Learning is Optional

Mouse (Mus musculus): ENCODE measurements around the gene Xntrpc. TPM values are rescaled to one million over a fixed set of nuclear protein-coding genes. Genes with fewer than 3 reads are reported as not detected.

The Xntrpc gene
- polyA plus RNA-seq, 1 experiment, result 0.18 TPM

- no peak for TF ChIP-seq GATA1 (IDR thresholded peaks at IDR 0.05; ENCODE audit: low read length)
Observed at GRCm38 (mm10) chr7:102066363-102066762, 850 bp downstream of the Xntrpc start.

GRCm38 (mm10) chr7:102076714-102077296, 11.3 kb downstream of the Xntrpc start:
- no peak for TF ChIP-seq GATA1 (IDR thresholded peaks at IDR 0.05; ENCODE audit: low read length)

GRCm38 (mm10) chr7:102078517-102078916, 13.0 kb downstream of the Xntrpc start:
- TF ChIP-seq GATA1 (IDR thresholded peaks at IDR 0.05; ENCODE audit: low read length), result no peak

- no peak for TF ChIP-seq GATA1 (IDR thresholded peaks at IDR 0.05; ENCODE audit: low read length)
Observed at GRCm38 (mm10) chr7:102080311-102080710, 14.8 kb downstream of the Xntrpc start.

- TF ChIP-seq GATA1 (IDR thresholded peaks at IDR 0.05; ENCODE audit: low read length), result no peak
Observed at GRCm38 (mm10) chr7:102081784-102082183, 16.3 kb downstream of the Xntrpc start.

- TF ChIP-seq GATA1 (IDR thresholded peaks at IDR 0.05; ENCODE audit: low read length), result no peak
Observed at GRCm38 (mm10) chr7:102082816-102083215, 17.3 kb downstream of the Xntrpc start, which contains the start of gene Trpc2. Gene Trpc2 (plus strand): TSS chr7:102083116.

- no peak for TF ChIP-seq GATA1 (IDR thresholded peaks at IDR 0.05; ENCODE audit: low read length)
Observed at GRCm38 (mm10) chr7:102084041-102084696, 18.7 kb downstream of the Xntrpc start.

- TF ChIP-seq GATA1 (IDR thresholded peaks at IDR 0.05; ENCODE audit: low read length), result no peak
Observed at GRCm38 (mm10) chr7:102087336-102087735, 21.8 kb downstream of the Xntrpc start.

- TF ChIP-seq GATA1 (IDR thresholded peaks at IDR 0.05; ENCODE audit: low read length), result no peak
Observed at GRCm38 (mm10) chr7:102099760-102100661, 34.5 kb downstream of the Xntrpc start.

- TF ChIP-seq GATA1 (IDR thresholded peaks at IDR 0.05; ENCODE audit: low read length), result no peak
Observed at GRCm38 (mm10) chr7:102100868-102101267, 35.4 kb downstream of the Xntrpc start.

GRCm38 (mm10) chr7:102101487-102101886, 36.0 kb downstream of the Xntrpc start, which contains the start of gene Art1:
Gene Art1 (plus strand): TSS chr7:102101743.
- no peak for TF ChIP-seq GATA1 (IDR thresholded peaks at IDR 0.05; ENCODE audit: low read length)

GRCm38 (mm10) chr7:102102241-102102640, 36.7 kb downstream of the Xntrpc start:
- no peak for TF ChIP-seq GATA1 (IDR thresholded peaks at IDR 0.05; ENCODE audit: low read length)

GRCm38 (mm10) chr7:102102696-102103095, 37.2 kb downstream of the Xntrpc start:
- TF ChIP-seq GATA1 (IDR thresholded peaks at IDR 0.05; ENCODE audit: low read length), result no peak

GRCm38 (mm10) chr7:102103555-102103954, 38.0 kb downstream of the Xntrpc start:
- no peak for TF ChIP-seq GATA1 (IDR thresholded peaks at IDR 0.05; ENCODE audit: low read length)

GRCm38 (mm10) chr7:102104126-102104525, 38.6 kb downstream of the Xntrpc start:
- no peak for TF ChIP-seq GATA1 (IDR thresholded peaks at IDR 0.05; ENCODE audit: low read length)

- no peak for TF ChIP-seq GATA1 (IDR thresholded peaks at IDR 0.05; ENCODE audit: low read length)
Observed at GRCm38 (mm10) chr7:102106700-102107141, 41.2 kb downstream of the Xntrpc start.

The old adage, “you can bring a horse to water, but you can’t make him drink,” has never been more true than in an average, everyday public school classroom.  I attended a PD earlier this year and they used a term I had never heard before, yet it seemed to fit a number of my students.  The term is ‘intentional non-learner.’  This is a student who chooses not to learn.  When I was a new teacher, I assumed that all students wanted to learn, and if students were doing things that were contrary to learning, then it was because they did not believe that they could learn it.  Everyone would learn if they could, right?  But no, the longer I teach, the more I realize that there are some young people who just don’t want to learn.  Even if you show them that they CAN learn it, they will choose not to.  They are not motivated by praise, they are not motivated by success, they are not motivated by achievement or a sense of pride or accomplishment.  What do you do with an intentional non-learner?  We are in the business of teaching, it goes against our very essence to accept a condition of non-learning.  But just because we do not accept non-learning, do THEY need to learn?  The environment that we create, is it about us, or is it about them?  Should they be allowed to not learn, if they choose not to?

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